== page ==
The cartoon treatment makes this critical (or hot!... sorry) but somewhat academic topic more manageable. Those who are have already formed beliefs an...moreThe cartoon treatment makes this critical (or hot!... sorry) but somewhat academic topic more manageable. Those who are have already formed beliefs and conclusions on the subject are unlikely to be swayed, but there are undoubtedly plenty out there who aren't yet sure what to think, and this is their book.
The Kindle edition saves paper, and at about $10.50 is a pretty inexpensive way of getting this, but you can't pass it on to others after reading it. For a few bucks more, you can buy it and keep it in circulation. If you're annoyed with Amazon, Indiebound can point you to a local book merchant that sells it.
Then there's the even greener option. My library has six copies. You can check to see if any library in your area has one here.(less)
Stumbled on a visit from the author to the SFPL, and was quite impressed by the prose. A tiny bit disappointed that he read from the mountain lion-Big...moreStumbled on a visit from the author to the SFPL, and was quite impressed by the prose. A tiny bit disappointed that he read from the mountain lion-Big Sur passage instead of the geology-of-the-Sierras passage, but I guess that's what his quick survey indicated the audience preferred. (It's just I'm planning on doing the JMT in six or seven weeks...)(less)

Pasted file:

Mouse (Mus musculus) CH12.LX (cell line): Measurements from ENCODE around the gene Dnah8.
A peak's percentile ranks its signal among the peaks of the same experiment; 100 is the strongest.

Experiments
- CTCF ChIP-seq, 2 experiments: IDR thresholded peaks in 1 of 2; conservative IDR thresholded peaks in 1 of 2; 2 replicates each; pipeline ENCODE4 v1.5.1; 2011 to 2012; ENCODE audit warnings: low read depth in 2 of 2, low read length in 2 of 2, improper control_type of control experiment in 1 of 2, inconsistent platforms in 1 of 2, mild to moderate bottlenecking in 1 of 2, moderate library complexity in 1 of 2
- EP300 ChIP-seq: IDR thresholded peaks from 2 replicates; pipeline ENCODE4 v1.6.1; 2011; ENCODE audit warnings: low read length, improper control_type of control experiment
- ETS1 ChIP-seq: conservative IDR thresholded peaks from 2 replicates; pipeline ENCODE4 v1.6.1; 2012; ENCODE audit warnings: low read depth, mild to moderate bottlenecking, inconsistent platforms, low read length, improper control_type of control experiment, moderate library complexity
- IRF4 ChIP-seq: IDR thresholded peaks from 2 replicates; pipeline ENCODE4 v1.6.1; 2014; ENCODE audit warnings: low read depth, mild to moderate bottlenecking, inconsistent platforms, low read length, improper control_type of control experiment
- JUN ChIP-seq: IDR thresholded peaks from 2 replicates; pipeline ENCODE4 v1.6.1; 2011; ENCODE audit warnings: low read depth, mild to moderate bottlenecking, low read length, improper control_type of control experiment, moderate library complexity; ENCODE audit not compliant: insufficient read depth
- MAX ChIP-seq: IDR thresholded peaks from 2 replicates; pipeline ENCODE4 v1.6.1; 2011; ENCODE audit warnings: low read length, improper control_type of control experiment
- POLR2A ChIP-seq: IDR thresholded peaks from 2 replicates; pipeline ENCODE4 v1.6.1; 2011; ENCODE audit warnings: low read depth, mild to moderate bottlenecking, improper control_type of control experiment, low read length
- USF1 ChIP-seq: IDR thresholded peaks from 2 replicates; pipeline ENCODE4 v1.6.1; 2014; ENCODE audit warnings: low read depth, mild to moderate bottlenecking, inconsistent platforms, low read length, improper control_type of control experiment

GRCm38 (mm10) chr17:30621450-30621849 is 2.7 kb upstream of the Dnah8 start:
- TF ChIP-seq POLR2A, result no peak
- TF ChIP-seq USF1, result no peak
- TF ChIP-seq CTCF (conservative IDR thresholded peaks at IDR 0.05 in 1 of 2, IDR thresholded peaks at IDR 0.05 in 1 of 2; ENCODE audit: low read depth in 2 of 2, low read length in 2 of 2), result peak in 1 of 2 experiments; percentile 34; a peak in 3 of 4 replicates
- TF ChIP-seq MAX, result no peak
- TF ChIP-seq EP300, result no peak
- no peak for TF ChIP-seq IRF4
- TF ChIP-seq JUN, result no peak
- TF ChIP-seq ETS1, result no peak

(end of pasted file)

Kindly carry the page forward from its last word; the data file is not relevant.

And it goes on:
Mark Hertsgaard wrote an essay for The Nation: Hurricane Sandy as Greek Tragedy which provides yet more evidence of our world's slow-motion train wreck. The name of the hurricane provides the most poignant and realistic note:
Sandy is short for Cassandra, the Greek mythological figure who epitomizes tragedy. The gods gave Cassandra the gift of prophecy; depending on which version of the story one prefers, she could either see or smell the future. But with this gift also came a curse: Cassandra’s warnings about future disasters were fated to be ignored. That is the essence of this tragedy: to know that a given course of action will lead to disaster but to pursue it nevertheless.
Hertsgaard states that “There are signs of hope” — but his threshold must be abysmally low. Does he really believe that “Especially in the wake of Hurricane Sandy, there is no reason to continue disregarding scientists’ warnings about where our current path leads”? Of course, there are plenty of reasons, and he knows what they are. There is plenty of money behind the push to deny this, and huge portions of the American demos have passively chosen to believe there is a controversy, either because the issue is tied strongly to their other ideological positions, or because it is more convenient to be too busy to worry about such long-term problems.